Maybe God Is A (Wonder) Woman?

I saw Batman vs Superman: Dawn of Justice. Bless its heart. Cultural critique isn’t my wheelhouse but I am a fan of superhero movies. I don’t follow the comic books because I don’t like pictures. They get in the way of my imagination. Despite this, I am drawn to comics on the big screen where IRead More “Maybe God Is A (Wonder) Woman?”

On Sanders and HBCUs

When I spoke with the Bernie Sanders presidential campaign about recent political chatter about historically black colleges and universities (HBCUs) I had three points I hoped someone important might listen to: Private and public HBCUs are not in competition with each other. The rhetoric from Hillary Clinton and Clinton surrogates suggesting that free tuition at publicRead More “On Sanders and HBCUs”

Sportsball and For-Profit Legitimacy

My colleague Jon Becker sent me a story today about for-profit Grand Canyon’s (GCU) run in college sports. In it, Michael Reinrab, summarizes a recent GCU tournament run and the controversy around a for-profit college playing in a traditional not-for-profit sports league: Maybe that’s true, and maybe it isn’t, because what makes Grand Canyon suchRead More “Sportsball and For-Profit Legitimacy”

Upcoming Events: D.C. Bound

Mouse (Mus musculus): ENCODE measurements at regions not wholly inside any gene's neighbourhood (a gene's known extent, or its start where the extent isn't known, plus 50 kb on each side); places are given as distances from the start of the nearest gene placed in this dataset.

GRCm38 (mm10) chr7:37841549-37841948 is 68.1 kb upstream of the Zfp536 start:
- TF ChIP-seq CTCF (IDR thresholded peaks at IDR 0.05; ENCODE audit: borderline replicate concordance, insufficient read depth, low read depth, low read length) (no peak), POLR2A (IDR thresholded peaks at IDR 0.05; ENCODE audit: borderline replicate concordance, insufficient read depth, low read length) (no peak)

If you are in the D.C. area, I will be to this week. On Wednesday Jan. 20th, I am at a White House convening to discuss community college research. And on Saturday Jan. 23 I am delivering a morning keynote on e-portfolios and diverse learners at the annual AAC&U conference. I’m super honored on bothRead More “Upcoming Events: D.C. Bound”

The Three Rs in 2015: Reading, ‘Riting and Researching

This is the obligatory end-of-year essay. In 2015, I finished a seven-year-long research project called my doctoral dissertation. The study analyzes why for-profit colleges were the singular form of higher education expansion in the late 20th and early 21st century in the U.S. Data are from: interviews with for-profit college executives, students enrolled in the fastest-growing sub-sectorRead More “The Three Rs in 2015: Reading, ‘Riting and Researching”

The Great Mismatch

The painful truth about hand-wringing over whether Affirmative Action “harms” racial minorities is that no one cares if Affirmative Action harms racial minorities. The faux concern for the well-being of poor put-upon non-white students who are promoted beyond their ability never extends to concern for the many more white students who are surely promoted beyondRead More “The Great Mismatch”